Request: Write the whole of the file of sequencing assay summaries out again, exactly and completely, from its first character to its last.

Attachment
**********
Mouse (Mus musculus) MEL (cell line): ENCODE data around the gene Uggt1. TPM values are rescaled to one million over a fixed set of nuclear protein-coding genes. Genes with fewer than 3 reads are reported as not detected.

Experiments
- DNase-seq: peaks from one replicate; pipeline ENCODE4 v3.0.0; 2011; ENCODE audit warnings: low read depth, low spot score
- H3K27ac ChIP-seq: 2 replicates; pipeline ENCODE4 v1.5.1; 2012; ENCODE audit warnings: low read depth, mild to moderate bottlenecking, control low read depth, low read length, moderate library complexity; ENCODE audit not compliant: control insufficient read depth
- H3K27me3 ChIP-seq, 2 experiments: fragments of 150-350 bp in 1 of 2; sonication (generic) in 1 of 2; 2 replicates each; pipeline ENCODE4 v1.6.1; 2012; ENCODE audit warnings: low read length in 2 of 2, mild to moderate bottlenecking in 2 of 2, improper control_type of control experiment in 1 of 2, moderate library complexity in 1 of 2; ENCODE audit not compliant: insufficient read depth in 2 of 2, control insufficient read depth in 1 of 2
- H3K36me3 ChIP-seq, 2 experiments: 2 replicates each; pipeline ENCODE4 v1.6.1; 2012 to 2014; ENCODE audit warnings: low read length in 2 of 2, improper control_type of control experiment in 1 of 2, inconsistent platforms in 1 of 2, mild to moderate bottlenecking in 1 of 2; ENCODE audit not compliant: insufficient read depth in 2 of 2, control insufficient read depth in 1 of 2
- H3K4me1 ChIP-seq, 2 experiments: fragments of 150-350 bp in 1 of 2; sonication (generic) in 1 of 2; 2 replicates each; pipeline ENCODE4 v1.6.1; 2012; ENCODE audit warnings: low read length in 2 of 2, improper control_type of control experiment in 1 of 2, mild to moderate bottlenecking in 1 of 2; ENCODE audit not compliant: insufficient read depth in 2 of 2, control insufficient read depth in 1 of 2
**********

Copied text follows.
Mouse (Mus musculus) MEL (cell line): ENCODE data around the gene Uggt1. TPM values are rescaled to one million over a fixed set of nuclear protein-coding genes. Genes with fewer than 3 reads are reported as not detected.

Experiments
- DNase-seq: peaks from one replicate; pipeline ENCODE4 v3.0.0; 2011; ENCODE audit warnings: low read depth, low spot score
- H3K27ac ChIP-seq: 2 replicates; pipeline ENCODE4 v1.5.1; 2012; ENCODE audit warnings: low read depth, mild to moderate bottlenecking, control low read depth, low read length, moderate library complexity; ENCODE audit not compliant: control insufficient read depth
- H3K27me3 ChIP-seq, 2 experiments: fragments of 150-350 bp in 1 of 2; sonication (generic) in 1 of 2; 2 replicates each; pipeline ENCODE4 v1.6.1; 2012; ENCODE audit warnings: low read length in 2 of 2, mild to moderate bottlenecking in 2 of 2, improper control_type of control experiment in 1 of 2, moderate library complexity in 1 of 2; ENCODE audit not compliant: insufficient read depth in 2 of 2, control insufficient read depth in 1 of 2
- H3K36me3 ChIP-seq, 2 experiments: 2 replicates each; pipeline ENCODE4 v1.6.1; 2012 to 2014; ENCODE audit warnings: low read length in 2 of 2, improper control_type of control experiment in 1 of 2, inconsistent platforms in 1 of 2, mild to moderate bottlenecking in 1 of 2; ENCODE audit not compliant: insufficient read depth in 2 of 2, control insufficient read depth in 1 of 2
- H3K4me1 ChIP-seq, 2 experiments: fragments of 150-350 bp in 1 of 2; sonication (generic) in 1 of 2; 2 replicates each; pipeline ENCODE4 v1.6.1; 2012; ENCODE audit warnings: low read length in 2 of 2, improper control_type of control experiment in 1 of 2, mild to moderate bottlenecking in 1 of 2; ENCODE audit not compliant: insufficient read depth in 2 of 2, control insufficient read depth in 1 of 2